The same thing can be said about dog-dog relationships. Perhaps one dog might be a little bit strong-handed to another, and then it’s up to you to interfere with that and interrupt it, to help reestablish a situation where both dogs can win, and one dog isn’t completely being picked on by another. That’s not to say that a certain amount of heavy play shouldn’t go on; I think it should because it is a good way for dogs to establish access to each other. However, it is not necessarily the case that one is trying to be alpha over the other. On a final note, you should intervene at certain times so one dog doesn’t become omega, with everyone picking on him or her just because it’s allowed and accepted. It’s up to the person in the family to prevent this situation .
Q – Susan: I understand that the alpha theory came about because someone observed wolves in captivity, and that’s where the forcefulness was observed. This may have led to the belief that you are supposed to alpha roll and pin the dog to the ground to get them to behave. In reality, wolves in the wild live in a family-type atmosphere and are peaceful by nature. Is that correct?
A – Dr. Wright: I think that the first statement is true. When you read the literature from Erich Klinghammer or Lorenz and some of those individuals, you get the idea that there is constant battle for top position. Especially in dog parks, where you have limited acreage and there is no way that the captive wolves can really regulate social distance, you’re going to get an artifact of that situation.
That doesn’t mean that those behaviors aren’t real; they certainly are. So to completely suggest that this is not part of wolf behavior is equally wrong. You did get that kind of wolf behavior; it wasn’t the kind of ecology that wolves were evolved to live in, but once you get them in that location I think that it can be instructive. When you get into too high of a density situation of dogs and people in neighborhoods, sometimes these kinds of behaviors will present themselves. As you mentioned, Susan, it’s true that wolves, as well as in most other social animals, live within a social organization that is mostly benign and helpful. That being said, there are some situations where you do see competition over resources, and some individual animals are the ones who prevail and gain access to these resources.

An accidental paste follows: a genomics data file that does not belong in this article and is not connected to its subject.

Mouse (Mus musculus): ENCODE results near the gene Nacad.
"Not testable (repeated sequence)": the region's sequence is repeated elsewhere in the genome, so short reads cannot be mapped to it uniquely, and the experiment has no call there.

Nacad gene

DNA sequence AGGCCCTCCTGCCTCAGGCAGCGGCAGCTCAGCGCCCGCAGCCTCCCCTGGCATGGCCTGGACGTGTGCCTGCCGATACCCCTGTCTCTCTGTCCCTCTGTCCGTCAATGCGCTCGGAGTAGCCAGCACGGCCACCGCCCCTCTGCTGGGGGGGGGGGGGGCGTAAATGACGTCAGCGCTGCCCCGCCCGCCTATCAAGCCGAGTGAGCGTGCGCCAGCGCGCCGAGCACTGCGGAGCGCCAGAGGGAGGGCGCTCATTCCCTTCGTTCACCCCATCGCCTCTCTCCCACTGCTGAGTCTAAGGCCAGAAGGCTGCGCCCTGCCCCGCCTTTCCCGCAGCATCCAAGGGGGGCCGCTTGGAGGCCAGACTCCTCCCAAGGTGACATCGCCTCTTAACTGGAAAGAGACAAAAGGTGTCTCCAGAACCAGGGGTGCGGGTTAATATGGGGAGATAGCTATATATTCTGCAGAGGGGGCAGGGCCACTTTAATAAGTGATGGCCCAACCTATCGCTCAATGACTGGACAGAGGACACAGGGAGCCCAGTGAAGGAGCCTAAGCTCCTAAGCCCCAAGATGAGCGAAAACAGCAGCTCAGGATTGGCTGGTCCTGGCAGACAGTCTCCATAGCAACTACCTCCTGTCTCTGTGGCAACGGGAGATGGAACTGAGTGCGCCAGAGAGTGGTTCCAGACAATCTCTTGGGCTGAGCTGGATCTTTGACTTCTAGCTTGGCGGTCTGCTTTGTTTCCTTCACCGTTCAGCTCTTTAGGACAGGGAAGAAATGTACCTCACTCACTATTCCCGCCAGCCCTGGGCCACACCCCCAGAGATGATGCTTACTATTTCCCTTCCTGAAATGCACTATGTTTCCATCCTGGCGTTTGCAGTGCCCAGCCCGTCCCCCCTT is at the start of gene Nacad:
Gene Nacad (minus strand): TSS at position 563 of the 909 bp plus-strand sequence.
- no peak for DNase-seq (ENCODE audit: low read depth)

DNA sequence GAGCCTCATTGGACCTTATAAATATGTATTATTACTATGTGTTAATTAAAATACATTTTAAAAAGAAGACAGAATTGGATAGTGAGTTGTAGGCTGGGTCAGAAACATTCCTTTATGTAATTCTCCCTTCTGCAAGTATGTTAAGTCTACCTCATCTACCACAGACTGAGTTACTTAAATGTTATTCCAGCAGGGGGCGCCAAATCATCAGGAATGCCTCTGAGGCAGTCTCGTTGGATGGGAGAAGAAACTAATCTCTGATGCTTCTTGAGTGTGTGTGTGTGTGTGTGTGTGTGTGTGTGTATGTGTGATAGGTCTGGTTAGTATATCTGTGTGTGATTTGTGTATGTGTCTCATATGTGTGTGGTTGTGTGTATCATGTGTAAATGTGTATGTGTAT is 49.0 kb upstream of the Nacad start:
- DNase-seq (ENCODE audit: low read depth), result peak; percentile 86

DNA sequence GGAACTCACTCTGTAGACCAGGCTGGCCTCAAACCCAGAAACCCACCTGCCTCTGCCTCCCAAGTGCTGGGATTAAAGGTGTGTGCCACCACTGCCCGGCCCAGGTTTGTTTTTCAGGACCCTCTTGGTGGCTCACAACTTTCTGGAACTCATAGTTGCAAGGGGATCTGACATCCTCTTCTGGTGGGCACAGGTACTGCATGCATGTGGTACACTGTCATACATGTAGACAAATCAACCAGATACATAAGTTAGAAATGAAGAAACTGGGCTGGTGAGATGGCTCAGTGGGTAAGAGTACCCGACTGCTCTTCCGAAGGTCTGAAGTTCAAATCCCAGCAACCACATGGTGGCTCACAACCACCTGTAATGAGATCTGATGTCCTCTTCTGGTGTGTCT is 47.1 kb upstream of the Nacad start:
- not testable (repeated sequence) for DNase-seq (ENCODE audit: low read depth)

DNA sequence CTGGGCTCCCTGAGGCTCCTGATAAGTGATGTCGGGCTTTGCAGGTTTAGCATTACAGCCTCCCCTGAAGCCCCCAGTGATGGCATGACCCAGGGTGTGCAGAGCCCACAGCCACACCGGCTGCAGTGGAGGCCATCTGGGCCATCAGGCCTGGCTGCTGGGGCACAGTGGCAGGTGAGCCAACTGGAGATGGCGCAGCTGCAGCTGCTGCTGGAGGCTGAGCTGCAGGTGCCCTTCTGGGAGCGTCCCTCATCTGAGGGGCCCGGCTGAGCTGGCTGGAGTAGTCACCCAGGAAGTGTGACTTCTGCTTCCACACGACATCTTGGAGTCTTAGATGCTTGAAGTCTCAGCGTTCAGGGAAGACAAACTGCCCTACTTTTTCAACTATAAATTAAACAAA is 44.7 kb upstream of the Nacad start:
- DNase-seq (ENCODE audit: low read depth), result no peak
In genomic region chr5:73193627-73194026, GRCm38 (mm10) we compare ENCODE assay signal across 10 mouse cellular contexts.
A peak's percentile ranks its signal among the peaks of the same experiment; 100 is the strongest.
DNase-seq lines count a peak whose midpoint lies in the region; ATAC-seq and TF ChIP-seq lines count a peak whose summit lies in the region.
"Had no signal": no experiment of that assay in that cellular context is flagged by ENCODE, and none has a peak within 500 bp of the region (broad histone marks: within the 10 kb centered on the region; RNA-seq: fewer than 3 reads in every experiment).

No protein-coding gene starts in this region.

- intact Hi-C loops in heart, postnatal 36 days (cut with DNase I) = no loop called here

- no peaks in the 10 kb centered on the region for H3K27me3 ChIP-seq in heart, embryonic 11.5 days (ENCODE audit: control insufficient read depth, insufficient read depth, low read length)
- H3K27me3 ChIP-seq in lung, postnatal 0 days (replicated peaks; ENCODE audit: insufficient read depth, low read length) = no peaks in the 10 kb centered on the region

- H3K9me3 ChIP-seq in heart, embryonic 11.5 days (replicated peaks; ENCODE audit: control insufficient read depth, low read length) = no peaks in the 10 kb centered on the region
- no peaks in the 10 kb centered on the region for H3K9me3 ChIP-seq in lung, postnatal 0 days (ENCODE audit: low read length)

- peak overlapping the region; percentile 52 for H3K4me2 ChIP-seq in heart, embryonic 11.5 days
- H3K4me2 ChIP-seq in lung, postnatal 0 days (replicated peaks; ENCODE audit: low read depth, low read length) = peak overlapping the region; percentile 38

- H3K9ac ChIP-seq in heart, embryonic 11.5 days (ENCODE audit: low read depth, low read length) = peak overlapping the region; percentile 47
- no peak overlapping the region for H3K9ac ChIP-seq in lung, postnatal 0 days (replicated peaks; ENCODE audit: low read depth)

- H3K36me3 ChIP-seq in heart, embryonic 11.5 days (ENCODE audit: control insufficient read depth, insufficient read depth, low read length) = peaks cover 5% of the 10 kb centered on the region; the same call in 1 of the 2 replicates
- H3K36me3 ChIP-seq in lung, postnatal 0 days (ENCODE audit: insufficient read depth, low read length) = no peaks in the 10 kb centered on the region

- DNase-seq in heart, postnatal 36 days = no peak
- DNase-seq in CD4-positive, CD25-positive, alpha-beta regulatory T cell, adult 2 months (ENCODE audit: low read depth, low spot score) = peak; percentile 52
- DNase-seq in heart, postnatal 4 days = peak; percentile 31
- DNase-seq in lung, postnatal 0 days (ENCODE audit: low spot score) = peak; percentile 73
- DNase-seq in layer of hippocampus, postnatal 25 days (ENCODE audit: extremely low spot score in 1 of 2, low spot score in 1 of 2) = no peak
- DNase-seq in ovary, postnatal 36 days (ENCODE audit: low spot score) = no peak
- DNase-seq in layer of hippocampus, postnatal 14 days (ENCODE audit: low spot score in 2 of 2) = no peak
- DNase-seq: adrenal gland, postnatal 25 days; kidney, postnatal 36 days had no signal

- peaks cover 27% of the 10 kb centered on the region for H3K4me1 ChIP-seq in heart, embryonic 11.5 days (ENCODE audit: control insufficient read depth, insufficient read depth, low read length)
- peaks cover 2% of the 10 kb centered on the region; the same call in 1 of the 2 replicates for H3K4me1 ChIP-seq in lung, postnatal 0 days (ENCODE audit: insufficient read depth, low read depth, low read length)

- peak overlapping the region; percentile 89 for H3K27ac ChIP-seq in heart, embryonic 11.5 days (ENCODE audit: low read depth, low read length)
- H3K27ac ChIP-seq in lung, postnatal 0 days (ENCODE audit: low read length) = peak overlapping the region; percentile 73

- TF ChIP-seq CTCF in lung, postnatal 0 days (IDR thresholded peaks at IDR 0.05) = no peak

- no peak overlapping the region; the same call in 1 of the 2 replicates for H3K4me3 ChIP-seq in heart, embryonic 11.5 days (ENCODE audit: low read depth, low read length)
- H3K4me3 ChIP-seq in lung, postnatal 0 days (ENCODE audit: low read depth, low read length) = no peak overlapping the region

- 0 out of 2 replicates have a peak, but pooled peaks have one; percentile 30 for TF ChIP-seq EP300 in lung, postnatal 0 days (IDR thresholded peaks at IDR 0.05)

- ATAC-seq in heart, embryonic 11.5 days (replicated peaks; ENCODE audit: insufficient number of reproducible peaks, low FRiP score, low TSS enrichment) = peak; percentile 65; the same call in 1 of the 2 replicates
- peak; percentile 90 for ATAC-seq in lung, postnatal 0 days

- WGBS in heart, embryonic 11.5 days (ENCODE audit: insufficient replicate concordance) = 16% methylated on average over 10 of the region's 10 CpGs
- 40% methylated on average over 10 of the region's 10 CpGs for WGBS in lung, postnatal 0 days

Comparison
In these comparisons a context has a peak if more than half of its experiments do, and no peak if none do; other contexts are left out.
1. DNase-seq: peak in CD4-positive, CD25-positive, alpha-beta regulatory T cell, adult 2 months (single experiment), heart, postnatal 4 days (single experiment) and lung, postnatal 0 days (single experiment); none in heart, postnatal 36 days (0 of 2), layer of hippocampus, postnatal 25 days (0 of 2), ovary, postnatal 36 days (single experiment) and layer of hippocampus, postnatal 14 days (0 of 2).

We see the same kind of thing in our dogs occasionally, and that’s where Applied Animal Behaviorists come in and try to help set the record straight and allow the dogs to have certain resources, but within the confines of the family rules. That doesn’t mean that strong-arming or hurting the dog is the way to enforce that.
So, I think the notion that wolves are not aggressive animals comes from a very idealistic setting where the wolves have the ability to use all of the resources available to them to regulate their social distance and so on, but the question is – what’s going to happen when those resources run out, people move in, and now you have a higher density situation? Then you’re going to start to see more of an approximation to the captive wolf parks and those kind of high density situations that produce the initial dominant/subordinant role-related aggression behaviors, such as the behaviors that we saw early on in those studies. So it’s an interesting question and I don’t have a definitive answer on it. I don’t think that information is totally faulty, it’s just different.
Q – Susan: Let’s discuss setting rules and boundaries in the household and being a “benevolent leader”. In my opinion, this is the way to go. I believe that people often misread their dogs and think they are trying to do something that they are not. I can’t tell you how often I hear from clients that their dog is trying to dominate them. Most recently, a client in puppy class told me that she thought her puppy was trying to dominate her because he wasn’t eliminating where she wanted him too. Now this puppy was literally shivering in her arms. Your thoughts?
A – Dr. Wright: Oh gosh, I really think that is a misperception. I get this all the time too. Just help them focus on the things you DO want them to do, and give them new ways to look at the dog. But I think that you’re right. People see dominance in their puppy when it’s probably the farthest thing from the dog’s mind and not the behavior the pup is exhibiting. People just continue to hear the popular messages about how you’re supposed to dominate your dog – show him that you are the leader, pin the dog to the ground, make sure the dog knows you’re alpha and that any barking or non-compliance is met with that kind of assertiveness, and so forth. That is just so counter-productive. It’s likely to hurt the dog’s behavioral style and even temperament down the road, and it certainly won’t help his relationship with you or with other people the dog comes across, because it establishes confrontation. You want to establish a relationship where the dog trusts you, looks to you for information, and looks to people as individuals who signal something that feels good – not something that feels bad.
I think the last thing I should mention is the situation where dogs are clearly signaling fear and they’ve been abused or punished by their owners. The owners think that the dog is trying to establish dominance, when in reality the dog is just scared to death and defending themselves. The more heavy-handed the owner gets, the more defensive aggression you’re going to see. I think that’s a strong point to make here. I see a number of times where the owner misperceives what the that dogs are truly signaling with their communicative behavior.
Photo: Courtesy of JohnGoode via Flickr (CC by 2.0)